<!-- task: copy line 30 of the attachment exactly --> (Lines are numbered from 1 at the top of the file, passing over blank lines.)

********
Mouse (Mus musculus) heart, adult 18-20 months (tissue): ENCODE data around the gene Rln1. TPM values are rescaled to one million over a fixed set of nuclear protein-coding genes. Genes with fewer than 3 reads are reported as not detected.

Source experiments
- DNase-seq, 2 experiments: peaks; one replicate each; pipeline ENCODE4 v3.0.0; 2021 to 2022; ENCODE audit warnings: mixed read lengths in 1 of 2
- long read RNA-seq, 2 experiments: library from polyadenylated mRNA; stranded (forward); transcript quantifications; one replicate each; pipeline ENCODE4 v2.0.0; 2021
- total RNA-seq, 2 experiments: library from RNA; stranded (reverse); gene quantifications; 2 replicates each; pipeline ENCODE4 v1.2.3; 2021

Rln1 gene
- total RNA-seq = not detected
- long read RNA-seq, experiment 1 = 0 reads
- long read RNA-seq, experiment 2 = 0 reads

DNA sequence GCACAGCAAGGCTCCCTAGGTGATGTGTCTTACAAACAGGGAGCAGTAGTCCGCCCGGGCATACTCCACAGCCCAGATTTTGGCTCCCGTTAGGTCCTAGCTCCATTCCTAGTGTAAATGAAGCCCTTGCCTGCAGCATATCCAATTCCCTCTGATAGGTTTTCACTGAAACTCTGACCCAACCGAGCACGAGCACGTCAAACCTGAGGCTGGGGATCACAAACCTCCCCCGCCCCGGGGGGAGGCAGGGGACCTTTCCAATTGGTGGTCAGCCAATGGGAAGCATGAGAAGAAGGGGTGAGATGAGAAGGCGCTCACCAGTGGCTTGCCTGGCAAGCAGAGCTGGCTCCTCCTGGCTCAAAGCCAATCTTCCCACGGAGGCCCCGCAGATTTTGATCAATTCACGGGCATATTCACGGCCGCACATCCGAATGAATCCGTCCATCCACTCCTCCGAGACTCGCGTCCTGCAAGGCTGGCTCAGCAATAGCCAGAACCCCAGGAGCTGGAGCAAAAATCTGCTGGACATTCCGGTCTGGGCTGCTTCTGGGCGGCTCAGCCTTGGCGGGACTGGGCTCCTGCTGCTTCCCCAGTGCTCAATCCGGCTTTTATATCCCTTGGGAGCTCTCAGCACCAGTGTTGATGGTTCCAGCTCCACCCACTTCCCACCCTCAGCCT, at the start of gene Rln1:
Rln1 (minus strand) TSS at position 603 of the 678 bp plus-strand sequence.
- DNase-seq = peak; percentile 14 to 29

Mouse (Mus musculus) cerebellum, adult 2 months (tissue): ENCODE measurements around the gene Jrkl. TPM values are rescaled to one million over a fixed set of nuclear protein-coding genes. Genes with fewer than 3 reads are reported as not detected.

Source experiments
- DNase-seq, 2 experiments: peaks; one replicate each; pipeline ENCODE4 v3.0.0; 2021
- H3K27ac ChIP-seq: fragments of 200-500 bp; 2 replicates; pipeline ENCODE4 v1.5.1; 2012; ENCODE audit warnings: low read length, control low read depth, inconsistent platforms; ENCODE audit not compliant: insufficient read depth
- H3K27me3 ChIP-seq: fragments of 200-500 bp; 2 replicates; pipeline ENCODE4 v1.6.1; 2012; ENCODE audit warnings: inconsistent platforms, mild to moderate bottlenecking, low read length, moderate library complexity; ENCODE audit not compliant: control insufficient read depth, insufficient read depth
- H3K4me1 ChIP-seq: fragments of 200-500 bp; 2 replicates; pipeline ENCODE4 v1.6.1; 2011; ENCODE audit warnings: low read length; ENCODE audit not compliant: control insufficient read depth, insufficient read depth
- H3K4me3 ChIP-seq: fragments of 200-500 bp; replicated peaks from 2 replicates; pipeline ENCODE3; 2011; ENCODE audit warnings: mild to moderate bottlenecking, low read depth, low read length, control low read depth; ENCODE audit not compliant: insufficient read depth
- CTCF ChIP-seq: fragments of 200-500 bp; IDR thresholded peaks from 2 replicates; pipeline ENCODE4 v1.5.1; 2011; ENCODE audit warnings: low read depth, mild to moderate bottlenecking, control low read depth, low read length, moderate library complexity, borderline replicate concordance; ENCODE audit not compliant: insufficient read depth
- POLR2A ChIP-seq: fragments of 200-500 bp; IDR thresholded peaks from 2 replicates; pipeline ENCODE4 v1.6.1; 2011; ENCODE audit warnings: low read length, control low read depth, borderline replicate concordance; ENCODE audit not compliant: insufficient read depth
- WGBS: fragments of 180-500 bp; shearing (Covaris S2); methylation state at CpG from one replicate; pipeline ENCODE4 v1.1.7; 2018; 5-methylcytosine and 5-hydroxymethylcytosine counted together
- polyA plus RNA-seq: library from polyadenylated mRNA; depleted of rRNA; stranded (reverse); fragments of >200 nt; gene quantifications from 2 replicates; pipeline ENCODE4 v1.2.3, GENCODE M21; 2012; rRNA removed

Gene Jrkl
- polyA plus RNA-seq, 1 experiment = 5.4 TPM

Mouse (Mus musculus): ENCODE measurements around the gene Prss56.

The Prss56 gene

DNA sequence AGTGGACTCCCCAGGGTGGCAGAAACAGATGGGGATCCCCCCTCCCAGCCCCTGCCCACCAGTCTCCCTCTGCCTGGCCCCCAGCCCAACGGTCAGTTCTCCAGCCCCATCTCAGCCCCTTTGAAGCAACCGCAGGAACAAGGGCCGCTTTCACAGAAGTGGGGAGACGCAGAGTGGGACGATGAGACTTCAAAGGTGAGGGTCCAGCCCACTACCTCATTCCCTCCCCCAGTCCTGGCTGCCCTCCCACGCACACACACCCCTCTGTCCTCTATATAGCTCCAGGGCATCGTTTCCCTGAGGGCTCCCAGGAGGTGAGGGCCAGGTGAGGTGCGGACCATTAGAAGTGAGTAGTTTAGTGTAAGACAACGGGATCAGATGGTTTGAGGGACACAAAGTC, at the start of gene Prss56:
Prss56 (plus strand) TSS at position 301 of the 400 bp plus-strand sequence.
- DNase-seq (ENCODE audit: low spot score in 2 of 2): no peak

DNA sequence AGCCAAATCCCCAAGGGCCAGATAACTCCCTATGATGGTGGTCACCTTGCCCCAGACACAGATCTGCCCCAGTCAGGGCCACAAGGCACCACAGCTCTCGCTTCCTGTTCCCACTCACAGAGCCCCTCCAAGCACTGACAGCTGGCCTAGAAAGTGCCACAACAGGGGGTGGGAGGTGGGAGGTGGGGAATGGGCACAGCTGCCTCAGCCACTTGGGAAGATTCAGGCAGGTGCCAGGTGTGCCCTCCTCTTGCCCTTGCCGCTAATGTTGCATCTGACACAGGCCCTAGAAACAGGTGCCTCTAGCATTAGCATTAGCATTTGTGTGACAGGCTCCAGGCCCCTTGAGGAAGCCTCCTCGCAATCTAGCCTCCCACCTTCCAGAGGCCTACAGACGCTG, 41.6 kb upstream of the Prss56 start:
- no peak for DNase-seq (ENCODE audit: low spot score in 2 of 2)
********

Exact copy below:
- DNase-seq (ENCODE audit: low spot score in 2 of 2): no peak